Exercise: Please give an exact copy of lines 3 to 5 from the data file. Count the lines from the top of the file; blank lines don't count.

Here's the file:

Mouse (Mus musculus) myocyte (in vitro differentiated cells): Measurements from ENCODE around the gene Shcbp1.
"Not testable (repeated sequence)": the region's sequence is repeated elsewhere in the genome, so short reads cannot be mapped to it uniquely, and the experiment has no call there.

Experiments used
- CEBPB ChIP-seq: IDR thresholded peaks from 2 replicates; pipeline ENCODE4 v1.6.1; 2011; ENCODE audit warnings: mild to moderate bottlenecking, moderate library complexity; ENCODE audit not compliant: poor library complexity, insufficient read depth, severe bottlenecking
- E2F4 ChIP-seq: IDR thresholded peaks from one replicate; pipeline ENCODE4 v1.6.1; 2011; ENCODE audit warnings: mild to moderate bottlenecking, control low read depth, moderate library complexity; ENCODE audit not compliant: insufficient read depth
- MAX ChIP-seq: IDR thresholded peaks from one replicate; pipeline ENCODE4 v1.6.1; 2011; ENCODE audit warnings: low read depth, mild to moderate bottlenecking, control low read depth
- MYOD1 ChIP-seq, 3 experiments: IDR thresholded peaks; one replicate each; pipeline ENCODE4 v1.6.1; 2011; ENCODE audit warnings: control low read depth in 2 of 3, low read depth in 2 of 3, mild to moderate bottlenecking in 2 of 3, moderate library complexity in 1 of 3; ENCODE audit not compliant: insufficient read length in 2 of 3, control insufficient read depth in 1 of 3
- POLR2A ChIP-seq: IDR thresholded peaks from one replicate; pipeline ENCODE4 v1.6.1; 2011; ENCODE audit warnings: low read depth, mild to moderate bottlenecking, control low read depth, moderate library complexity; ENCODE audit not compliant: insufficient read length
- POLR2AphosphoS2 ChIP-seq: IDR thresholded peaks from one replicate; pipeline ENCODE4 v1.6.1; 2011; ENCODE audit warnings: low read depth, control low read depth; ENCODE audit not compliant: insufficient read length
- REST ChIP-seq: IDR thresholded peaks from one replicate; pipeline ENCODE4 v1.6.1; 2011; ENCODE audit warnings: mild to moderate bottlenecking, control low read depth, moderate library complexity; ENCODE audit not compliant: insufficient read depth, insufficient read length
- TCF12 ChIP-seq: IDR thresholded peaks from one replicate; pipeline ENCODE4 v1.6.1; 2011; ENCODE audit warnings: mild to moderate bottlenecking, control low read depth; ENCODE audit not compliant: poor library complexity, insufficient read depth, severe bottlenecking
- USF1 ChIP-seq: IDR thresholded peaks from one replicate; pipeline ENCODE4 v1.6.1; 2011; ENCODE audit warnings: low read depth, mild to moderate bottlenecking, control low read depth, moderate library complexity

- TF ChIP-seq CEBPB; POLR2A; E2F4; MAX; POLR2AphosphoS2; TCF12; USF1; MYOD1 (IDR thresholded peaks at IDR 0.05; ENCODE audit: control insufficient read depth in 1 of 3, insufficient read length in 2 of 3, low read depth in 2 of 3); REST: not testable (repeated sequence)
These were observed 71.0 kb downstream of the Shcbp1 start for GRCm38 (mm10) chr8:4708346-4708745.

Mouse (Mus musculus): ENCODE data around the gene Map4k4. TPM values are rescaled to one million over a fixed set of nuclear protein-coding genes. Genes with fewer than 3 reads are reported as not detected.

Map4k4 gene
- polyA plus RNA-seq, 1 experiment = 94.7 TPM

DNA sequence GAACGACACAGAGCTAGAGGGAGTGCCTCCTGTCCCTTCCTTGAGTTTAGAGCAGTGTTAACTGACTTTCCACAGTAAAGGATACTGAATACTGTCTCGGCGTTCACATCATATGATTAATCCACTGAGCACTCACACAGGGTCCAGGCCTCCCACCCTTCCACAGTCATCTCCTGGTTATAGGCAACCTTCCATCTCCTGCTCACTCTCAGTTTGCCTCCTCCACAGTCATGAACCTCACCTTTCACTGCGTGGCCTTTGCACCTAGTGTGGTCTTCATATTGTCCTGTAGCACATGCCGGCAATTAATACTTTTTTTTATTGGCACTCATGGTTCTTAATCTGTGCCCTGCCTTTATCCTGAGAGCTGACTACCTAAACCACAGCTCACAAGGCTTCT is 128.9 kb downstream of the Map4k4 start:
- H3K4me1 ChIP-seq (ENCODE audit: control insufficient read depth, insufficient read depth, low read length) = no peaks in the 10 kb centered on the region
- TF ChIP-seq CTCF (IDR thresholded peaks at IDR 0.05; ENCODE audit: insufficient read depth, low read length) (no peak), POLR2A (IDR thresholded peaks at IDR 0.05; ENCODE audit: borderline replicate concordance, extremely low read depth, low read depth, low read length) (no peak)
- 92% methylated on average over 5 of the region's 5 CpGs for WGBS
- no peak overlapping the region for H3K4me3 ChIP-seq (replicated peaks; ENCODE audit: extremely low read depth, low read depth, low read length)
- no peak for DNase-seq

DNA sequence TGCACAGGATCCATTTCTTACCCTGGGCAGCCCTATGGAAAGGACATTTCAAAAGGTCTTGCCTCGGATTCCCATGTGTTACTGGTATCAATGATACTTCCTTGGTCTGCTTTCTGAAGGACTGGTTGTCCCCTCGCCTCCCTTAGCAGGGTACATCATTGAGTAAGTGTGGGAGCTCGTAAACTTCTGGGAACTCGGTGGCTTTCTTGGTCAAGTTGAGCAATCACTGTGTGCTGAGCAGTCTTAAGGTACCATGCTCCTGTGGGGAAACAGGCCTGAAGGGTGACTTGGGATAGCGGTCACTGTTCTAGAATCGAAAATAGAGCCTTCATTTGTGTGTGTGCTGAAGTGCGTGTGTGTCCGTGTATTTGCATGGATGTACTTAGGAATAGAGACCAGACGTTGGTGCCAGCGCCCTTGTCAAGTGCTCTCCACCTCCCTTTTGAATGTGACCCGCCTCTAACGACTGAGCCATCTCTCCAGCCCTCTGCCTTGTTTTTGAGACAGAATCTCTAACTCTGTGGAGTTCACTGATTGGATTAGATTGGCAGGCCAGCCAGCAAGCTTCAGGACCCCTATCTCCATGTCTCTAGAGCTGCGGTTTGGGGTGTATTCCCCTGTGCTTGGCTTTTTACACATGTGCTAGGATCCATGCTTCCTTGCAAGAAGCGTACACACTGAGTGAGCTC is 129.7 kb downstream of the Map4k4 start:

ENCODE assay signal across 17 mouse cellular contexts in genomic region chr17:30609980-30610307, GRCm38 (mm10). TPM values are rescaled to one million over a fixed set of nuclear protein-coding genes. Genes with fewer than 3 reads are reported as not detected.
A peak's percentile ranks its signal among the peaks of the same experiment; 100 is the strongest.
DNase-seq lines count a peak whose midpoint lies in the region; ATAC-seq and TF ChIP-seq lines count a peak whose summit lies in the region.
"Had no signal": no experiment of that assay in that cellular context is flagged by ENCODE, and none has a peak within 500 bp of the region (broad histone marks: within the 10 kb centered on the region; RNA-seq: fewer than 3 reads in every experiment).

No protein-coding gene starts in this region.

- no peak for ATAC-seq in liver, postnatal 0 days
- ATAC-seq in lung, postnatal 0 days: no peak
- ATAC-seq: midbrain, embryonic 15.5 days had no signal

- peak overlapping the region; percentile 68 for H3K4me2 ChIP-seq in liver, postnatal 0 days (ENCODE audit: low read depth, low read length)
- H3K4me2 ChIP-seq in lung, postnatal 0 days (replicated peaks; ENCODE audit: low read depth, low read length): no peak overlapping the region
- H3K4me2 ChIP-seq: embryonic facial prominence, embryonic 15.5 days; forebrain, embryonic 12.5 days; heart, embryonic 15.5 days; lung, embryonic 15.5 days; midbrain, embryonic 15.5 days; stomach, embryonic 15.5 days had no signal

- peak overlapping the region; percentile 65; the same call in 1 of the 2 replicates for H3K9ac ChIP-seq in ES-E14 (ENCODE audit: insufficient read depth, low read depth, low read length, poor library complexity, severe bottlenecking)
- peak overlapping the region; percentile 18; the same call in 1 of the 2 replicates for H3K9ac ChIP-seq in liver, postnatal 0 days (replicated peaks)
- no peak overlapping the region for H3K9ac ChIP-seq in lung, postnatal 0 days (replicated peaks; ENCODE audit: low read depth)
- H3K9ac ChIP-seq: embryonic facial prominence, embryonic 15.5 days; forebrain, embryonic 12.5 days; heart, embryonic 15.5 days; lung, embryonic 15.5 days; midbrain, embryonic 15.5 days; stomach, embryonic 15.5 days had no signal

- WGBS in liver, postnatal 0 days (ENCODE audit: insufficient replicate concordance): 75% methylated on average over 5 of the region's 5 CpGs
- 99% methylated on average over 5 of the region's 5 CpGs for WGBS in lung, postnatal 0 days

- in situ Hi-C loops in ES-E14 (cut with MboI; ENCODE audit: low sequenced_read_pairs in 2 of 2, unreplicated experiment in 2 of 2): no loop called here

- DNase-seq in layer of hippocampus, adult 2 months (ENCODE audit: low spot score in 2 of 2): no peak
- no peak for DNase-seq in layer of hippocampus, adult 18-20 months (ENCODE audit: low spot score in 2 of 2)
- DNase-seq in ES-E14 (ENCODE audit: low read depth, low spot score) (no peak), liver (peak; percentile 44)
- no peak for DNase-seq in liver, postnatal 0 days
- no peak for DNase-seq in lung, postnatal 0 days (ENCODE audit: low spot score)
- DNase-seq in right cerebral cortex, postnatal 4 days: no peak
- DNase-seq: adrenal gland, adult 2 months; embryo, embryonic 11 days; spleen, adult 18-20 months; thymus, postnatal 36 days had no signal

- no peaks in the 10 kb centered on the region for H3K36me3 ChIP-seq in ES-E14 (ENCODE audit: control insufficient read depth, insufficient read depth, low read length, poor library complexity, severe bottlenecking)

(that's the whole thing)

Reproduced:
Experiments used
- CEBPB ChIP-seq: IDR thresholded peaks from 2 replicates; pipeline ENCODE4 v1.6.1; 2011; ENCODE audit warnings: mild to moderate bottlenecking, moderate library complexity; ENCODE audit not compliant: poor library complexity, insufficient read depth, severe bottlenecking
- E2F4 ChIP-seq: IDR thresholded peaks from one replicate; pipeline ENCODE4 v1.6.1; 2011; ENCODE audit warnings: mild to moderate bottlenecking, control low read depth, moderate library complexity; ENCODE audit not compliant: insufficient read depth